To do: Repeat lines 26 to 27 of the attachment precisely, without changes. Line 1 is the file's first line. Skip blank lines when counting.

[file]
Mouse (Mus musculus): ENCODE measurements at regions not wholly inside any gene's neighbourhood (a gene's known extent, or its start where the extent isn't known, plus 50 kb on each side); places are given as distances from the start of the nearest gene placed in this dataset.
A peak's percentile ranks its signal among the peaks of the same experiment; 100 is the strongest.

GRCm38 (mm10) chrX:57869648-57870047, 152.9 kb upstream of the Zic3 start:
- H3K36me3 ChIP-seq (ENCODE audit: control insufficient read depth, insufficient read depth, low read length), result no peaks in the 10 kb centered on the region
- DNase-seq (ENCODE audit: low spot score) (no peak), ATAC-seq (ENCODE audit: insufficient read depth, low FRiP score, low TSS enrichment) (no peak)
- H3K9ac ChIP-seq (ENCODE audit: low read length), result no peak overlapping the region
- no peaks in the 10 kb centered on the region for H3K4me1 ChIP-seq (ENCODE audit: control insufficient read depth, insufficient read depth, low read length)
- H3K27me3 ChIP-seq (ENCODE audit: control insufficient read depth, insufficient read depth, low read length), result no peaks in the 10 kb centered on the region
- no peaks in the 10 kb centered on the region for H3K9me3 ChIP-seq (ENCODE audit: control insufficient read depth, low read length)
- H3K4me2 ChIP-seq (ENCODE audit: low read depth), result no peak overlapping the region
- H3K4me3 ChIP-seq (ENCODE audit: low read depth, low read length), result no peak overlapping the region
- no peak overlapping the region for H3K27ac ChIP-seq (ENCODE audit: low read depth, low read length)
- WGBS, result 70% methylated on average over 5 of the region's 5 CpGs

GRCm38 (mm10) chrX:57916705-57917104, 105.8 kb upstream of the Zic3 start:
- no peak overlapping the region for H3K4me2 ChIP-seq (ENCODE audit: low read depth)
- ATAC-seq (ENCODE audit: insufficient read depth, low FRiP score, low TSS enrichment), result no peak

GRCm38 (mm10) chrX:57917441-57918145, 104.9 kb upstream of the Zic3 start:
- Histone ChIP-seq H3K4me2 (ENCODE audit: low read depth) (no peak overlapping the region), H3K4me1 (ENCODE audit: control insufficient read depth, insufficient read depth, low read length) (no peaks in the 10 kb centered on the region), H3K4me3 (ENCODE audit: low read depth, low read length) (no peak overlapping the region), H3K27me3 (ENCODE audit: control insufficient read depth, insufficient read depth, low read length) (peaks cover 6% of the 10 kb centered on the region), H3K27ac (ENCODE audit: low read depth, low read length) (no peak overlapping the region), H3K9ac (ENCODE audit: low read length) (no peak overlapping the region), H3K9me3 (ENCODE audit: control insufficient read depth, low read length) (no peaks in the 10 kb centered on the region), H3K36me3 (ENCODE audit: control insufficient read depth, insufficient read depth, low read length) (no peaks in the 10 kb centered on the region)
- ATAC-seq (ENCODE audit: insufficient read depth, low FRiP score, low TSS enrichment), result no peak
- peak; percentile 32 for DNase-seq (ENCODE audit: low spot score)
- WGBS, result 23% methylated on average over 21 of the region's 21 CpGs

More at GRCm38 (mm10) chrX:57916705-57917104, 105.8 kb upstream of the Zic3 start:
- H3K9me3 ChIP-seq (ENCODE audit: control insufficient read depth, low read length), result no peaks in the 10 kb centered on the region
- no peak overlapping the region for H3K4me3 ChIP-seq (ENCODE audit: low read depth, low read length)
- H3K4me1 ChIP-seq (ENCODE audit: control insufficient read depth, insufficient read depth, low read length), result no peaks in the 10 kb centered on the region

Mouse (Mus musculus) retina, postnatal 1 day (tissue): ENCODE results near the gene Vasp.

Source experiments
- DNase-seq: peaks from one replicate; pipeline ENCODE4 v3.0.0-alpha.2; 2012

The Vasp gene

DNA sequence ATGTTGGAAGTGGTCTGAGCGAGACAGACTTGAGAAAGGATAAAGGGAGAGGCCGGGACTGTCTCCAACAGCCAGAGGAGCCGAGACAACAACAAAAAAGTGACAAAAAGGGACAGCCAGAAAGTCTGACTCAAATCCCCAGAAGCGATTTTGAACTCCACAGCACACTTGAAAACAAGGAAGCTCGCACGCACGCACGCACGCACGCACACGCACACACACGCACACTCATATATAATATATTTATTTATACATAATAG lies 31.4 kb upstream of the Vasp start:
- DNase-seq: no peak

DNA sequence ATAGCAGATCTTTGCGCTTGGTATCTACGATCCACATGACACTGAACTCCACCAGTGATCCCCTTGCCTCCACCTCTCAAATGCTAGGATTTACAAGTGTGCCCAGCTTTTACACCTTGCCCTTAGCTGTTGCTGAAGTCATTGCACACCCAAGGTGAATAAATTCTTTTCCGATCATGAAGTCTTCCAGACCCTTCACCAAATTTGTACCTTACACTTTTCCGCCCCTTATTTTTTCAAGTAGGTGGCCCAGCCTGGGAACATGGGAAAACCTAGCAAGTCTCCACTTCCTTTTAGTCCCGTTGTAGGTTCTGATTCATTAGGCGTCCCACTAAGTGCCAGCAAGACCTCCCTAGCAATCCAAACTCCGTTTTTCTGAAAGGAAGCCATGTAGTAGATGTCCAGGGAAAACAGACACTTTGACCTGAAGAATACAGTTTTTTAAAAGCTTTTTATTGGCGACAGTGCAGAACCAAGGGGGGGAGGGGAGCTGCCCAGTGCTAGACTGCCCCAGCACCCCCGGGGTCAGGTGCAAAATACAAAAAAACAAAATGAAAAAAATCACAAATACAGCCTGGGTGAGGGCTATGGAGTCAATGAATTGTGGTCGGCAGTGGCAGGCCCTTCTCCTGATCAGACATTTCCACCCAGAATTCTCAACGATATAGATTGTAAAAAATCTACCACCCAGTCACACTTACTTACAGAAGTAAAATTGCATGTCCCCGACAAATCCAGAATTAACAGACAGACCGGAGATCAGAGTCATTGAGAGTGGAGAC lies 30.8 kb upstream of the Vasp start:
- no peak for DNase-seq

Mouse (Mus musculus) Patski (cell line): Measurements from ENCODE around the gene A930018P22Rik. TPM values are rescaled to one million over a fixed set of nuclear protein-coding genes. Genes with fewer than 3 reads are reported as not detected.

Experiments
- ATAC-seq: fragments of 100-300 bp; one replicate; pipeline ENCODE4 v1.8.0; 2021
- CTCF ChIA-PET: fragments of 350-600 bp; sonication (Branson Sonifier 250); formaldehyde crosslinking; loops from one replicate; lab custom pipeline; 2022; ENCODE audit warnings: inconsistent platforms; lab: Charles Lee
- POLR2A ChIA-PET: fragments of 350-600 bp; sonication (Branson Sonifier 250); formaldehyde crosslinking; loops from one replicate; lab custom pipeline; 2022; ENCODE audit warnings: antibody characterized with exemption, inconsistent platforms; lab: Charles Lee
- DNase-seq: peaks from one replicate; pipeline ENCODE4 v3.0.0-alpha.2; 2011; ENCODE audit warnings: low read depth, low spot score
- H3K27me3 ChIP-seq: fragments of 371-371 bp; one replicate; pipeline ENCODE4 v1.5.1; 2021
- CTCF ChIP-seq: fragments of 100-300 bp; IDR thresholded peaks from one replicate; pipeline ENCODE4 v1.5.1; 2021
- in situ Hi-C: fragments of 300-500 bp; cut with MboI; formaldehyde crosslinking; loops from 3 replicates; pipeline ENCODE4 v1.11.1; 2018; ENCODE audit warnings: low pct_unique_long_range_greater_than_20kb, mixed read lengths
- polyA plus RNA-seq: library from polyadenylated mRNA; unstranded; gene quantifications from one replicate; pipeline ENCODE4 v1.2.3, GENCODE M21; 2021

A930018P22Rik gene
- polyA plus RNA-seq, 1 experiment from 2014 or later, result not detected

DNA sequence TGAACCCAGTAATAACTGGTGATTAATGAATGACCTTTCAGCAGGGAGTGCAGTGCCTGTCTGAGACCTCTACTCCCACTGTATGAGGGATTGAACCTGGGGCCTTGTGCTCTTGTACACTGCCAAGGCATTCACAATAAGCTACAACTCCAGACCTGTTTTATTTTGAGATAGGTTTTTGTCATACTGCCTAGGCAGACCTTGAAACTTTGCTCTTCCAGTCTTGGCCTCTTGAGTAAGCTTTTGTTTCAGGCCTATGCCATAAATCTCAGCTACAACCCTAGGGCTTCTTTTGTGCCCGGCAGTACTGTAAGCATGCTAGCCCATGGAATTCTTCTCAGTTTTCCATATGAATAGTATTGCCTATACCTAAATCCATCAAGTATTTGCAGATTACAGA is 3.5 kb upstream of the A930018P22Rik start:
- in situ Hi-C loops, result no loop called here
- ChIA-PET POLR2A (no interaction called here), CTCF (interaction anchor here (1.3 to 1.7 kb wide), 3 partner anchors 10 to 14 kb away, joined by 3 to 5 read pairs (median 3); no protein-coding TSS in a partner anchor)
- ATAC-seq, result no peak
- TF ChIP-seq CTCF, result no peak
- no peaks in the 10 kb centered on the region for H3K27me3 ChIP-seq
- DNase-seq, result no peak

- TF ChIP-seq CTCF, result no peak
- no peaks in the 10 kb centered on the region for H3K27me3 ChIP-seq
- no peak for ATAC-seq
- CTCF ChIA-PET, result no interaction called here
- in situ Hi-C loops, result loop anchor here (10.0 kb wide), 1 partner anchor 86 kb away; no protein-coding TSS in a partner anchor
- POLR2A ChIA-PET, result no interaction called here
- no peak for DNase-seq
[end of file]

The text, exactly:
Mouse (Mus musculus) retina, postnatal 1 day (tissue): ENCODE results near the gene Vasp.

Source experiments